<hi rend="fr">fraktur</hi>
    </foreign>
    <term xml:lang="de">
     <hi rend="fr">fraktur</hi>
    </term>
    <term xml:lang="derend="fr">fraktur</term>
  • Semantics is sacred :
    <p>Do not use <gi>emph</gi> unless you <emph>really</emph> mean
    it!</p>
  • Do not assume the mapping between <gi> and rendition is trivial.
  • Avoid markup voodoo

29. A digression on Markup Voodoo

  • Markup Voodo is the belief that anything that can be marked up, should be. It will be useful one day.
  • The core module in particular provides ample temptation for hair-splitters (<soCalled> vs <q> cs <quote> vs <distinct> ...)
  • It is better to have a clear policy at the outset stating
    • which tags you will always use and in what circumstances
    • where elements can be used in different ways, which way you prefer
  • It is unlikely that such a policy will be the same at the start of the project as it is at the end: be prepared for change!
  • ODD is your friend...

30. Semantically salient elements

  • Dates and times, quantities and measures, names of persons etc.
  • The core elements allow you to do two things:
    • identify a bit of text which you think refers to something in the real world (e.g. a time, a number, a person)
    • optionally associate that reference with
      • a normalised value using a standard representation (using e.g. data.temporal)
      • a link to a canonical description of the item referenced (e.g. using key)
      • the latter can also simply be used for normalization
  • For example:
    <q>My dear <persName key="BENM1">Mr.
       Bennet</persName>,</q> said <rs type="personkey="BENM2">
    his lady</rs> to him one day,
    <q>have you heard that
    <rs type="placekey="NETP1">Netherfield Park</rs>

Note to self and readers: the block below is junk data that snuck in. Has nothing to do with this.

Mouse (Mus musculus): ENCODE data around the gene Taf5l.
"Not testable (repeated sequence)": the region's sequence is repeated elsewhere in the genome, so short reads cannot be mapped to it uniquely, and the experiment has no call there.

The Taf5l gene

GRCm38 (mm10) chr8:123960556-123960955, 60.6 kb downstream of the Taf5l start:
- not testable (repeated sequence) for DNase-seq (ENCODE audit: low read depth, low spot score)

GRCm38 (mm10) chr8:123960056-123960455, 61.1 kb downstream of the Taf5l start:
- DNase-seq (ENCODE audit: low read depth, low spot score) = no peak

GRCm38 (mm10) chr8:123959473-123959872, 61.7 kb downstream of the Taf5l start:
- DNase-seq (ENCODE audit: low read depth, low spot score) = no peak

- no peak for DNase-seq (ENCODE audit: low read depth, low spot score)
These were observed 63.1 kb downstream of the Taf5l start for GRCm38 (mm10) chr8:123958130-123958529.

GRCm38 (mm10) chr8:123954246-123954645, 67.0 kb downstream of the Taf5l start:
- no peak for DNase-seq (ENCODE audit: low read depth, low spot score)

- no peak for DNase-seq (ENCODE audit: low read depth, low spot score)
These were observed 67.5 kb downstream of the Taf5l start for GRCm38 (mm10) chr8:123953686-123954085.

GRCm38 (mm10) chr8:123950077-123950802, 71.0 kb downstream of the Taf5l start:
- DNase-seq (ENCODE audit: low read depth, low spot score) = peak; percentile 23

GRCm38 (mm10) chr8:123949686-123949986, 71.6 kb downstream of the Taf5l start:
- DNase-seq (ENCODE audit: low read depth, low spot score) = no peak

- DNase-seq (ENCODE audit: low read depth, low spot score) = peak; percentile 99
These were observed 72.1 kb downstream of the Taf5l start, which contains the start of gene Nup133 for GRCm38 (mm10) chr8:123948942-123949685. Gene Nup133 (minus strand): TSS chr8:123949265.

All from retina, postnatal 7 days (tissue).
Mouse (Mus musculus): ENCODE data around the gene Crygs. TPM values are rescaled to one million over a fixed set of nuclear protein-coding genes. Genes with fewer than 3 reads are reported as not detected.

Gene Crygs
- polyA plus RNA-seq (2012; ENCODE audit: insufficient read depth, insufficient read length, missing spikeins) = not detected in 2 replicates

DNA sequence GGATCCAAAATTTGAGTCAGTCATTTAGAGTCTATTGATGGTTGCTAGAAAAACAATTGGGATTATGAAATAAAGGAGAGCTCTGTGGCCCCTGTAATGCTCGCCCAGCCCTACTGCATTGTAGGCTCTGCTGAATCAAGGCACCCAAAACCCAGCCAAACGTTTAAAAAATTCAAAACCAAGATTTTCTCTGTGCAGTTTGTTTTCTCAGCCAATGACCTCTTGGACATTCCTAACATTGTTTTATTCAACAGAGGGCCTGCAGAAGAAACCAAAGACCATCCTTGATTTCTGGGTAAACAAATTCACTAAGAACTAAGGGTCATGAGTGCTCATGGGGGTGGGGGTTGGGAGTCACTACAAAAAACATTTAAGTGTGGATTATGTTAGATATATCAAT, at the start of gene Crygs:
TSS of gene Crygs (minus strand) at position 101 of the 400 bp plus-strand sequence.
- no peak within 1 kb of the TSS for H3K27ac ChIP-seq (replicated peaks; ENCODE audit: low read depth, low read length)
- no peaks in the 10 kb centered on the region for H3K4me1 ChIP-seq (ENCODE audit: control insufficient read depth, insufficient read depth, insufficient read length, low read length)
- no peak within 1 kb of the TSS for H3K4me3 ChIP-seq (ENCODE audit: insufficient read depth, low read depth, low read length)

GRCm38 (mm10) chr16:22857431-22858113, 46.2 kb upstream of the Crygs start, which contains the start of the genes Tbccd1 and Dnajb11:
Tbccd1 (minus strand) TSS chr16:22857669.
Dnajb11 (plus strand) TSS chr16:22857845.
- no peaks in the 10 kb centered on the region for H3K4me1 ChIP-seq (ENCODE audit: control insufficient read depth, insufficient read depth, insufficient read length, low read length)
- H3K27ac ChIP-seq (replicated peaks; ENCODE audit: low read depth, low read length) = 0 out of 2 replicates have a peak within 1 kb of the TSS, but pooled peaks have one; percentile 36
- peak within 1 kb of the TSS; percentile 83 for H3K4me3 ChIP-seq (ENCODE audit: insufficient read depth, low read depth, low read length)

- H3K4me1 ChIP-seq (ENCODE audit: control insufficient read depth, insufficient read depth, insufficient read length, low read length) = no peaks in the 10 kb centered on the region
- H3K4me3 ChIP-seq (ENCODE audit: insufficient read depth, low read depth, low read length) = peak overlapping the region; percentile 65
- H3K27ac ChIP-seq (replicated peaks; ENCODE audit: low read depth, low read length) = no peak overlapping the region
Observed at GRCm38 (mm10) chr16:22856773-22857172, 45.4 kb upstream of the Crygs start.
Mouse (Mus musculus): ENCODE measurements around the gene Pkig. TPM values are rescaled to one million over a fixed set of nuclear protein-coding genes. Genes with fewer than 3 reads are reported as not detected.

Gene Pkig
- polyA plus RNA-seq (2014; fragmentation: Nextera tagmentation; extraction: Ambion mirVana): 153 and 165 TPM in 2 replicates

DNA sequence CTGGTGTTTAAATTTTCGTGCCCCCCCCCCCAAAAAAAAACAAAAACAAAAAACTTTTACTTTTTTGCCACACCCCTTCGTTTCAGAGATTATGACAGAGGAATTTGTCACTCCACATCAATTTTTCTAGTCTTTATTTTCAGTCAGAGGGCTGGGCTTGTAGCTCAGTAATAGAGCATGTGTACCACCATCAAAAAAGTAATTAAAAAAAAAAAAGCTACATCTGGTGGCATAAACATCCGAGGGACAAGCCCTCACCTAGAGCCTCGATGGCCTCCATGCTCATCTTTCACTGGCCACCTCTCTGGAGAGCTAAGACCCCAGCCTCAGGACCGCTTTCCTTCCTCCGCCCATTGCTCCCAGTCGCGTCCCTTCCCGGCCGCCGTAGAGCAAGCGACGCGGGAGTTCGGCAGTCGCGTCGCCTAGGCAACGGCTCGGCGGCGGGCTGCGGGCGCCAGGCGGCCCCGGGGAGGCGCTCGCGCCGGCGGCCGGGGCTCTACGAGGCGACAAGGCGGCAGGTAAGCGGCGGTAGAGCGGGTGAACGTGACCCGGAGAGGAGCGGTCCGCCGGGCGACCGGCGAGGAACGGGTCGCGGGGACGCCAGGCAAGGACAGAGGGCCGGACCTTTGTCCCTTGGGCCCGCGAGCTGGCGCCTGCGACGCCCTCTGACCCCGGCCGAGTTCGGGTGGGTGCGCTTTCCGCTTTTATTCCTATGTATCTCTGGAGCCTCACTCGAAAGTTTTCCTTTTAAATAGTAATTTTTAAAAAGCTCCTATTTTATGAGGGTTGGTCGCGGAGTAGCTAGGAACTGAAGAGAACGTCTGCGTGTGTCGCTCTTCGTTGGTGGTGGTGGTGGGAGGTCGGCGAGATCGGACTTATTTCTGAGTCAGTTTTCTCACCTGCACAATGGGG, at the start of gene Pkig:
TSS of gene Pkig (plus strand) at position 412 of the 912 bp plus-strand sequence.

was let <date notBefore="1720notAfter="1802-10-2">last
       Tuesday</date>
    </q>
  • Handle with care...

31. Linking, indexing, annotation

Big changes with P5 (not all complete):
  • <ptr> and <ref> are now able to point anywhere, not simply within a document
  • <index> has now been revised extensively
  • <note> is to become global

More detail tomorrow

32. Figures and graphics

The <figure> element marks where there is some graphic content on a page. It can contain:
  • a <graphic> element, which points to the actual resource by means of a URL
  • some embedded SVG (in the SVG namespace)
  • a <binaryObject> element, containing the actual graphic in an appropriate notation
  • text, marked up using e.g. <head>, <p> <quote> etc.
  • a placeholder <figDesc> element
  • a nested <figure> for complex figure build up

It does not make provision for specifically graphic-related metadata: that goes in the header.

33. The Verse Module

Adds some extras for verse texts:
  • <caesura> and <rhyme>
  • additional attributes for metrical and rhyme scheme analysis
<lg rhyme="ABCCBBA">
 <l>The sunlight on the <rhyme label="A">garden</rhyme>
 </l>
 <l>
  <rhyme label="A">Harden</rhyme>s and grows <rhyme label="B">cold</rhyme>,</l>
 <l>We cannot cage the <rhyme label="C">minute</rhyme>
 </l>
 <l>Wi<rhyme label="C">thin it</rhyme>s nets of <rhyme label="B">gold</rhyme>
 </l>
 <l>When all is <rhyme label="B">told</rhyme>
 </l>
 <l>We cannot beg for <rhyme label="A">pardon</rhyme>.</l>
</lg>

34. The Drama Module

Intended for radio and movie scripts as well as conventional theatrical material

  • Adds a range of specialised front matter elements e.g. <performance>, <prologue>, <set>, <castList> and its children.
  • Adds specialised forms of stage direction e.g. <view>, <camera>, <caption>, <sound>:
<camera>Zoom in to overlay showing some stock film of hansom cabs
galloping past.</camera>
<caption>London, 1895.</caption>
<caption>The residence of Mr Oscar Wilde.</caption>
<sound>Suitably
classy music starts.</sound>
<view>Mix through to Wilde's drawing
room. A crowd of suitably dressed folk are engaged in typically
brilliant conversation, laughing affectedly and drinking
champagne.</view>
<sp who="#tj">
 <speaker>Prince of Wales</speaker>
 <p>My congratulations, Wilde. Your latest play is a great success.</p>
</sp>


Lou Burnard. Date: September 2006
Copyright University of Oxford